Multi-armed bandits are the most basic model for online learning with interaction: in each round, a learner takes an action, and in return receives a numerical reward. The goal of the learner is optimize her action-selection policy to maximize the total reward received. Very often in practice, the learner has access to contextual information in each round to infer which action leads to the highest reward. This kind of bandit problems, known as contextual bandits, turn out to be able to capture a number of important Web applications such as news recommendation, targeted advertising, ranking, etc. The key challenge here is the exploration/exploitation tradeoff, especially when contextual information is used. My work has resulted in principled and effective algorithms with parametric models such as linear or generalized linear models, as well as expert-style algorithms for adversarial scenarios.
Sample complexity of exploration in reinforcement learning studies the fundamental question of how fast a reinforcement learner can approach a near-optimal policy by interacting with an initially unknown environment. The key challenge again is the exploration/exploitation tradeoff, and is harder to solve than in the simpler bandit setting. Thanks to the Knows What It Knows framework for prediction-error-aware supervised learning, we developed a meta-algorithm that provably enjoys polynomial sample complexity in a wide range of reinforcement learning problems. More details are found in the (shorter) survey and the (longer) dissertation.
Offline evaluation of learning algorithms aims at providing performance estimates reliably based on log data, without deploying the algorithms in the real system (for cost/risk reasons). In interactive problems, offline evaluation (sometimes known as off-policy reinforcement learning) becomes much harder because of counterfactual effects. From real data analysis, we showed offline evaluation can be done reliably for multi-armed bandits. Extensions are possible with help of statistical techniques such as importance sampling, rejection sampling, and doubly robust estimation. I also helped release benchmark datasets for bandit algorithms while with Yahoo!, one of which was used in a PASCAL2 Challenge.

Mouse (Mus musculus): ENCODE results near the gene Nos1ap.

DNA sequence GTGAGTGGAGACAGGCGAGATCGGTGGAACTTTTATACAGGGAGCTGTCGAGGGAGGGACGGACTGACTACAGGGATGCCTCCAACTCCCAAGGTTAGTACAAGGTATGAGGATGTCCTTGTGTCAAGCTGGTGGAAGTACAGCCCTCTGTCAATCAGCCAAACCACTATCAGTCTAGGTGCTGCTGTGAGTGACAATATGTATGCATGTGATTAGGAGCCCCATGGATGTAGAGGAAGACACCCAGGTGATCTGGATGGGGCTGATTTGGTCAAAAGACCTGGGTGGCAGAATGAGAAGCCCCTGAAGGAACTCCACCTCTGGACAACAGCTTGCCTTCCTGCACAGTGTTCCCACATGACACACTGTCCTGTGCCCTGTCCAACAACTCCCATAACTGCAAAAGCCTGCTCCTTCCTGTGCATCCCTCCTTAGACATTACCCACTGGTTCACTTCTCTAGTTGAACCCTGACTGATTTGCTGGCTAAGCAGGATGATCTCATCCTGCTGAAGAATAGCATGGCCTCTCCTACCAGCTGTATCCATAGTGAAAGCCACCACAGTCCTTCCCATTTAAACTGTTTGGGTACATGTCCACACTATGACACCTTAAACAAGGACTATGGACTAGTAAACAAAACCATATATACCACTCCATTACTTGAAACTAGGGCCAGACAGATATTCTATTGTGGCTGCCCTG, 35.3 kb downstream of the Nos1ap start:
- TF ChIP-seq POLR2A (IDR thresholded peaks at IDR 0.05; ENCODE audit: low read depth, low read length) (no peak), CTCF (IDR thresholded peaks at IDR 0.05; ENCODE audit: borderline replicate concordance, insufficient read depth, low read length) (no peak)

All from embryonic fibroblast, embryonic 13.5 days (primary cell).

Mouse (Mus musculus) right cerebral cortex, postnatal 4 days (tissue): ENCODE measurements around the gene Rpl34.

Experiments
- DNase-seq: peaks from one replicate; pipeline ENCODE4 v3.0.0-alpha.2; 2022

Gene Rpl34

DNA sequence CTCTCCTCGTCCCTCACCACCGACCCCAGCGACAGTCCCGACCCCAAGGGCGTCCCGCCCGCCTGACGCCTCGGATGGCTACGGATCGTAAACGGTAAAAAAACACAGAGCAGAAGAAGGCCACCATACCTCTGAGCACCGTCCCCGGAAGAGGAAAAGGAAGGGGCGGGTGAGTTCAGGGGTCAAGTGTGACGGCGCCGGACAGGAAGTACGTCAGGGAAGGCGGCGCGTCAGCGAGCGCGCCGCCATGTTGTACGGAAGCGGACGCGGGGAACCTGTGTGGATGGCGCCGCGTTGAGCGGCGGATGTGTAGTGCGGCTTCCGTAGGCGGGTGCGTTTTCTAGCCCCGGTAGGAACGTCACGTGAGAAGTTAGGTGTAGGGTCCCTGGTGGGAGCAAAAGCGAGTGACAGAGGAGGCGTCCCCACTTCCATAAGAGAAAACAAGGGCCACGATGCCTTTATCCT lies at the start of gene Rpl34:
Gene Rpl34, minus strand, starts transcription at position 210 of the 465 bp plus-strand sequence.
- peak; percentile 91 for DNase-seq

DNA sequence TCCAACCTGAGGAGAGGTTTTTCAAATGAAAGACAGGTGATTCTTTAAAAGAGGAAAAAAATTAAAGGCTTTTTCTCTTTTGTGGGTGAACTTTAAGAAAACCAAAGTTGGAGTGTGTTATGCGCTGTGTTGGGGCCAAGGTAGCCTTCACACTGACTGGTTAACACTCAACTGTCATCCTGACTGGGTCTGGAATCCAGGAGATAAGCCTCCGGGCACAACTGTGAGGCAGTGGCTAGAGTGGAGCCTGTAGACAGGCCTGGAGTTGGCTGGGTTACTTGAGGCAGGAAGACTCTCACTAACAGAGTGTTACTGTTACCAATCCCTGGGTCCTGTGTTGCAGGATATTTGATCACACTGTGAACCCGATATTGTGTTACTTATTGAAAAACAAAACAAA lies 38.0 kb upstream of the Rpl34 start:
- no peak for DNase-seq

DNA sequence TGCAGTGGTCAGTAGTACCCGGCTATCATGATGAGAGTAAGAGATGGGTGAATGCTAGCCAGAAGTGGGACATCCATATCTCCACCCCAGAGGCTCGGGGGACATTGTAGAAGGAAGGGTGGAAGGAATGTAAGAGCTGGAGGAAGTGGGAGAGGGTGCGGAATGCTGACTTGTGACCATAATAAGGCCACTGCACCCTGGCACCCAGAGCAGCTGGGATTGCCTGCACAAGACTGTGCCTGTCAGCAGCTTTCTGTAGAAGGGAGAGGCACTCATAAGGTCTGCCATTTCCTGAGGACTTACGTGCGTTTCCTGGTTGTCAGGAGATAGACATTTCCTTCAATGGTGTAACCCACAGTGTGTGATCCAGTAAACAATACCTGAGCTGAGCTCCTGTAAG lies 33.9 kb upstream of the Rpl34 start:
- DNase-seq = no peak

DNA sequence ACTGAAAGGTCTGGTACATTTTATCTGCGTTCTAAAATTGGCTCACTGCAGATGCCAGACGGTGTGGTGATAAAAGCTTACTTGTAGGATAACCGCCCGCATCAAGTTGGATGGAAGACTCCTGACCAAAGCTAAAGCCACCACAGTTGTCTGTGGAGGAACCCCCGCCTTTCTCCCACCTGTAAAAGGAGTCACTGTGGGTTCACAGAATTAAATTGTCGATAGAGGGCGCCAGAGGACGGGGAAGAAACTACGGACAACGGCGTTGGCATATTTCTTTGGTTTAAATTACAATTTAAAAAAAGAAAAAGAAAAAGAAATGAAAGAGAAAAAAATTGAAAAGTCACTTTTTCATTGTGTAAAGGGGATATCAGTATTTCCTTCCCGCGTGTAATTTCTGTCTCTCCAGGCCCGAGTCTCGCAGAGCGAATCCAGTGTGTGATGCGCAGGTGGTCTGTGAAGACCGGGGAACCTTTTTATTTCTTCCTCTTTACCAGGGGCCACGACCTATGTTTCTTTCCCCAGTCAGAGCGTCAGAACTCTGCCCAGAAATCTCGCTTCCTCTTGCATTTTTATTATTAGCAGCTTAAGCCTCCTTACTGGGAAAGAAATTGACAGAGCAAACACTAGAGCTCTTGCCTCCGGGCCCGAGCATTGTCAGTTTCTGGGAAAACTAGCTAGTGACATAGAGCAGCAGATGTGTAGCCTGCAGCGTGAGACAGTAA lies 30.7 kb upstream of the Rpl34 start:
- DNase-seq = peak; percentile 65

Online learning provides a viable solution to large-scale machine learning. Truncated gradient is one such example that solves the celebrated Lasso approximately and efficiently in a stochastic-gradient-descent fashion. Another example is propensity score estimation, a critical step for answering what-if questions in counterfactual analysis. Online learning can also be combined with parallel computing to yield even greater speedup. I also helped develop the Vowpal Wabbit software that has found many uses in industry.
Online recommendation of contents (like ads, news, friends, music) is ubiquitous on the Web, and can be naturally modeled as a multi-armed bandit where the reward can be clicks, revenue, etc. I am more interested in personalized online recommendation which takes advantage of contextual information of users/queries to produce recommendations of greater quality. Algorithms that we developed for multi-armed bandits have shown great benefits in problems like news recommendation and targeted adverting.
Learning to rank from user clicks can sometimes be very useful for optimizing a ranking function based on what users want, together with judgments of human labelers. One example is recency search for time-sensitive queries, where both relevance and freshness have to be taken into account.
- Area Chair for ICML (2012-2015) and NIPS (2014).
- Senior Program Committee Member for IJCAI’2011.
- Reviewer for AAAI, AISTATS, ALT, COLT, ECML, KDD, ICML, IJCAI, NIPS, STOC, UAI, UbiComp, WSDM, WWW.
- Regular reviewing services for Journal of Machine Learning Research, Machine Learning, Journal of Artificial Intelligence Research, and Artificial Intelligence, among other journals and transactions.